Italy the Italian Republic, is a country in Southern Europe. Located in the middle of the Mediterranean Sea, Italy shares open land borders with France, Austria and the enclaved microstates San Marino and Vatican City. Italy covers an area of 301,340 km2 and has a temperate seasonal and Mediterranean climate. With around 61 million inhabitants, it is the fourth-most populous EU member state and the most populous country in Southern Europe. Due to its central geographic location in Southern Europe and the Mediterranean, Italy has been home to a myriad of peoples and cultures. In addition to the various ancient peoples dispersed throughout modern-day Italy, the most famous of which being the Indo-European Italics who gave the peninsula its name, beginning from the classical era and Carthaginians founded colonies in insular Italy and Genoa, Greeks established settlements in the so-called Magna Graecia, while Etruscans and Celts inhabited central and northern Italy respectively; the Italic tribe known as the Latins formed the Roman Kingdom in the 8th century BC, which became a republic with a government of the Senate and the People.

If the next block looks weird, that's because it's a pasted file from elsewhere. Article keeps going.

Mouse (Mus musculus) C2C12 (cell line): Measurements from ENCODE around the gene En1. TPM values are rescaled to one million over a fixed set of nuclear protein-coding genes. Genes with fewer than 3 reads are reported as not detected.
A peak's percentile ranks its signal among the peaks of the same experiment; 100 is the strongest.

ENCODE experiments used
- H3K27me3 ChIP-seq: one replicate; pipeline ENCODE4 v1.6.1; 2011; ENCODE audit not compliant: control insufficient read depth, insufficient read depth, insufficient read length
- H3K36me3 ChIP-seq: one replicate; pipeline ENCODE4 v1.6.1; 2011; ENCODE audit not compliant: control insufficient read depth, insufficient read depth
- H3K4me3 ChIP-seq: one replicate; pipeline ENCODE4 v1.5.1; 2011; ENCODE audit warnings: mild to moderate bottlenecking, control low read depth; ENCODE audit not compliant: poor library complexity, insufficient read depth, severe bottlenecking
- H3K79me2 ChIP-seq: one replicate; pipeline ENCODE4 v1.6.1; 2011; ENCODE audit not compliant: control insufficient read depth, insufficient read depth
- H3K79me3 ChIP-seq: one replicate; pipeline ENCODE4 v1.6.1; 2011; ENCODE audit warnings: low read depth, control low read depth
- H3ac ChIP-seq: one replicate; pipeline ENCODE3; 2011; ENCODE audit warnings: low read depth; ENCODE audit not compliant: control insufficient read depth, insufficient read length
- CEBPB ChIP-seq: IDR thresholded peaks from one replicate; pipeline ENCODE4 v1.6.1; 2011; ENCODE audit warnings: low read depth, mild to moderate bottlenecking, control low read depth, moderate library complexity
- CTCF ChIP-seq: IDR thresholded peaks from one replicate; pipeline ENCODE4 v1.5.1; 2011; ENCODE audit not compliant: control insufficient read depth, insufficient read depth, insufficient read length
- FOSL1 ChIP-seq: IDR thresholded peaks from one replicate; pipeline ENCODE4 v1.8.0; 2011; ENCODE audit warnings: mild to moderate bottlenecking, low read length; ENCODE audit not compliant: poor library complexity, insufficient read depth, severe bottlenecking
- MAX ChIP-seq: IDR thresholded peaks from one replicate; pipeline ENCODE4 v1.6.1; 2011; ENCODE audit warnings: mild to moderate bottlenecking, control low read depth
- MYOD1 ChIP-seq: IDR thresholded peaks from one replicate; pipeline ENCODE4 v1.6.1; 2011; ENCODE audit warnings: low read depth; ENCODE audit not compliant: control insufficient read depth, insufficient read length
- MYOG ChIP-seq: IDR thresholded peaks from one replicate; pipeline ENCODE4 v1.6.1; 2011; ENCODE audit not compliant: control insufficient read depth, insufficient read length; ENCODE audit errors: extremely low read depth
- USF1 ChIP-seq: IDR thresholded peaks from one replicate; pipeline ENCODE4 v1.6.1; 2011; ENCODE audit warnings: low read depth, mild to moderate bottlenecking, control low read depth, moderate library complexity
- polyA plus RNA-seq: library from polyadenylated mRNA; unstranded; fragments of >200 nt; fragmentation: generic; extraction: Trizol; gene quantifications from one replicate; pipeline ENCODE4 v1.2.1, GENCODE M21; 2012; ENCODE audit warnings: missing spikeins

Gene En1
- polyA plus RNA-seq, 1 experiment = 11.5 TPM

The Roman Republic conquered and assimilated its neighbours on the peninsula, in some cases through the establishment of federations, the Republic expanded and conquered parts of Europe, North Africa and the Middle East. By the first century BC, the Roman Empire emerged as the dominant power in the Mediterranean Basin and became the leading cultural and religious centre of Western civilisation, inaugurating the Pax Romana, a period of more than 200 years during which Italy's technology, economy and literature flourished. Italy remained the metropole of the Roman Empire; the legacy of the Roman Empire endured its fall and can be observed in the global distribution of culture, governments and the Latin script. During the Early Middle Ages, Italy endured sociopolitical collapse and barbarian invasions, but by the 11th century, numerous rival city-states and maritime republics in the northern and central regions of Italy, rose to great prosperity through shipping and banking, laying the groundwork for modern capitalism.